New Delhi: Indian inflation fell to its lowest in more than 13 months in early February, dropping below 4%, and analysts said the data made it more likely the Reserve Bank of India (RBI) would cut rates to support faltering growth.
The wholesale price index, India’s most widely watched inflation measure, rose 3.92% in the 12 months to 7 February, lower than the previous week’s 4.39% and below a forecast of 4.01% in a Reuters poll.
It was the lowest inflation reading since 29 December 2007 when it stood at 3.83%. It was 4.98% a year ago.
Bond yields eased marginally, with that of the benchmark federal bond inching down one basis point to 6.29%. It later rose to 6.32% by 0740 GMT.
“Weakening economic activity and lower than expected inflation data suggest that there is clearly more room for rate cuts,” said Sonal Varma, economist at Nomura in Mumbai.
“We expect the RBI to cut both the repo and reverse repo rates by 50 basis points before March and by another 100 basis points each by June 2009.”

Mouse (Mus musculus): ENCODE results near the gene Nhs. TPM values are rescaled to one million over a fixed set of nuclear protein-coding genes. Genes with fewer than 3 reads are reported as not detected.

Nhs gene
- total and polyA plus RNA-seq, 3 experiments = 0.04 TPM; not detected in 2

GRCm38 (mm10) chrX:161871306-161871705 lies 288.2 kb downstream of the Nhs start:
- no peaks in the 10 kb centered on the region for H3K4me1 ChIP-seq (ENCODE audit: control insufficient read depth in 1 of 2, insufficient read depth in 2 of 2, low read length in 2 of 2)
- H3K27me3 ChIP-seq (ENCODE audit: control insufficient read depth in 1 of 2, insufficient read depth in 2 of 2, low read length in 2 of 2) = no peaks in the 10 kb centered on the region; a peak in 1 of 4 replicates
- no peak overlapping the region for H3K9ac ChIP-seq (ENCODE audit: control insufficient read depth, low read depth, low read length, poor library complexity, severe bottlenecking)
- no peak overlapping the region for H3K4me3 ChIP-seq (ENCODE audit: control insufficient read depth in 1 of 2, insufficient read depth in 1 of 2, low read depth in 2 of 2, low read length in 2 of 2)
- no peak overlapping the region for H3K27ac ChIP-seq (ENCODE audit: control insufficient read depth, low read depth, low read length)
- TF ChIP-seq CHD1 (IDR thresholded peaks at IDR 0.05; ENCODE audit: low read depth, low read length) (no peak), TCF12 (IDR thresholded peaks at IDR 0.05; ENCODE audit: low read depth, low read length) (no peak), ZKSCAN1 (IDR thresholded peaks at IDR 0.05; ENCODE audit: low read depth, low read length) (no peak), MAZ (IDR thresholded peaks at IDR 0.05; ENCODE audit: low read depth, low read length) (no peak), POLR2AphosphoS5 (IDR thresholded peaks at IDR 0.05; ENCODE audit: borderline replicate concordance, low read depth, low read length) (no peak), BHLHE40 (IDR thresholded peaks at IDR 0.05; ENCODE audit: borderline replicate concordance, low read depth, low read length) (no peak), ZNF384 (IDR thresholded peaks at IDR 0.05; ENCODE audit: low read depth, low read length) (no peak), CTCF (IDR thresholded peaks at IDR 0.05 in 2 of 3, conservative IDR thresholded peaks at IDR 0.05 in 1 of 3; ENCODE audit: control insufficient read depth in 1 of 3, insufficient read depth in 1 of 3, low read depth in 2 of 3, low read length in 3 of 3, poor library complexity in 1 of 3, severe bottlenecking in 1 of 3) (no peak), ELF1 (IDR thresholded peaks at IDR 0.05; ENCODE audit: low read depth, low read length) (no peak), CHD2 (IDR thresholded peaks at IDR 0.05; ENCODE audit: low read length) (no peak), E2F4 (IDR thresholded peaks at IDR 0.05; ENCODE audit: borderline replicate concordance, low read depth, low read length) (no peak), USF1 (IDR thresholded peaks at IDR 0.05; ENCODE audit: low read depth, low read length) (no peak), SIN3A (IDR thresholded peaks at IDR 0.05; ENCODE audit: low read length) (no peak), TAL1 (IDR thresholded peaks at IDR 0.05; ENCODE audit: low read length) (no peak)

On Wednesday, Reserve Bank of India (RBI) Governor Duvvuri Subbarao said in Tokyo there was room to cut rates, but the question was when and by how much.
He, however, said a fall in inflation does not automatically mean rates will drop, too.
After a series of cuts since October, the bank’s key lending rate, the repo, stands at 5.5%, while the reverse repo is at 4.0%.
Wholesale prices, which peaked at close to 13% in early August, have fallen tracking substantial drops in prices of commodities, cuts in state-set fuel prices and lower factory gate duty rates.
On Monday, the finance minister said the country had weathered an inflation crisis but there was no room for complacency.
The economy is expected to grow 7.1% in the fiscal year to end March, a six-year low, as the global slump and high borrowing costs at home trip up activity.